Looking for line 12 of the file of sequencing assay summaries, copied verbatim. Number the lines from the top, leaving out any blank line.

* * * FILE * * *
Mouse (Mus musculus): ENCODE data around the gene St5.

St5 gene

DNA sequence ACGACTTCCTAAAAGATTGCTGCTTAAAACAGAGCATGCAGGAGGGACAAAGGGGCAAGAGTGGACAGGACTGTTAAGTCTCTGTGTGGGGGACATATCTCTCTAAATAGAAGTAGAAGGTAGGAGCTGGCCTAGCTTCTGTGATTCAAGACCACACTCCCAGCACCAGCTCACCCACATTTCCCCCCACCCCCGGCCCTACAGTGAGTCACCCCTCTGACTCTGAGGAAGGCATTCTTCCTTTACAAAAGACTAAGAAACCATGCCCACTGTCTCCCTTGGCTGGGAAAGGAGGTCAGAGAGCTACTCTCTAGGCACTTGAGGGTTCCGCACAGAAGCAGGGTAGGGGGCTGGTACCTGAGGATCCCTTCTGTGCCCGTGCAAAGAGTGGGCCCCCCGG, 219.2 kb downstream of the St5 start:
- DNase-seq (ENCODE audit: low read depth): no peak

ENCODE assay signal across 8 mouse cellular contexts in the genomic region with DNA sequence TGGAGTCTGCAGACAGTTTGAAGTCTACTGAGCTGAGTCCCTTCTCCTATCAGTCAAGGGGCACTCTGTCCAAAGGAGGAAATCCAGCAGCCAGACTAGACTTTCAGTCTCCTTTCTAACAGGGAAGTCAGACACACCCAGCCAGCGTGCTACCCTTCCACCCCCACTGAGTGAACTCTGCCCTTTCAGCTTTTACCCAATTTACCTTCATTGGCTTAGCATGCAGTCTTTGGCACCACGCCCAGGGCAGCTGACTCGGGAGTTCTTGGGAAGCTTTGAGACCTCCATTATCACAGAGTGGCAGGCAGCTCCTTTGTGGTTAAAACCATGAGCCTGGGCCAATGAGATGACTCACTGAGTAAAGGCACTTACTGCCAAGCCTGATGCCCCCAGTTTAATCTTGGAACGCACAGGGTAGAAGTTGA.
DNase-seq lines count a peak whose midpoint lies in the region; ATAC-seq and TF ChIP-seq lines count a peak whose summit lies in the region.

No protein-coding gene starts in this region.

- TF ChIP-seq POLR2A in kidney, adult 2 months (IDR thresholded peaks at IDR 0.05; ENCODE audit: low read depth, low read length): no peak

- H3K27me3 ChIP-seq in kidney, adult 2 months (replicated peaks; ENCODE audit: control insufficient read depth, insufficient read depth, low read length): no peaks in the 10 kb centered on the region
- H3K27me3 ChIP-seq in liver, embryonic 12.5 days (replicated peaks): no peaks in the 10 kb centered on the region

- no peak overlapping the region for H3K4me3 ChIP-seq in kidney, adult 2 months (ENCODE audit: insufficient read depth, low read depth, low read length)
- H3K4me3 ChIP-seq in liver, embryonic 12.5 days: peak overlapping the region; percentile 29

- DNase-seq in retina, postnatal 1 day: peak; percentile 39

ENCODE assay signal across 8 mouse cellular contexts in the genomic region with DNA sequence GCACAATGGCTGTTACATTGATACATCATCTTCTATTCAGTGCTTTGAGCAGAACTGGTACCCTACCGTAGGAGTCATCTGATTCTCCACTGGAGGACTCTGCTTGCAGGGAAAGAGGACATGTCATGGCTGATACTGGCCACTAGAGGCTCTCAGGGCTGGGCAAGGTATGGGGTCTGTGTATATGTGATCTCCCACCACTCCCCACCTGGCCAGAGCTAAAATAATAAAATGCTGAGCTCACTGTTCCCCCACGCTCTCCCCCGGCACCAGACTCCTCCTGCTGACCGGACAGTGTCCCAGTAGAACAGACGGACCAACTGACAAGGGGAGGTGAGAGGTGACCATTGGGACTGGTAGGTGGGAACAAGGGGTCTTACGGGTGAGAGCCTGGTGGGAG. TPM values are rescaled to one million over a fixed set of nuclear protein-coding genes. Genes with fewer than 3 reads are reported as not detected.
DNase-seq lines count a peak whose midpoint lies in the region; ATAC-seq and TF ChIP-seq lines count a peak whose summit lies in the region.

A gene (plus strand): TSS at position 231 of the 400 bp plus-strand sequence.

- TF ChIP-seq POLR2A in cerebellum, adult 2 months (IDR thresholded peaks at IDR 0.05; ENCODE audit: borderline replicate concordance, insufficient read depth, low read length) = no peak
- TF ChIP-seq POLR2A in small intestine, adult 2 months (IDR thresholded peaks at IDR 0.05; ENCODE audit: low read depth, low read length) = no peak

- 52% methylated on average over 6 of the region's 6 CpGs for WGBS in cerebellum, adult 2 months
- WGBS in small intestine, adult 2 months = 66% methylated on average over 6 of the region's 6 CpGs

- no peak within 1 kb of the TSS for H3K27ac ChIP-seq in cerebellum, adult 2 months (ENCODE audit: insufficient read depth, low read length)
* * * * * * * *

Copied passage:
- H3K4me3 ChIP-seq in liver, embryonic 12.5 days: peak overlapping the region; percentile 29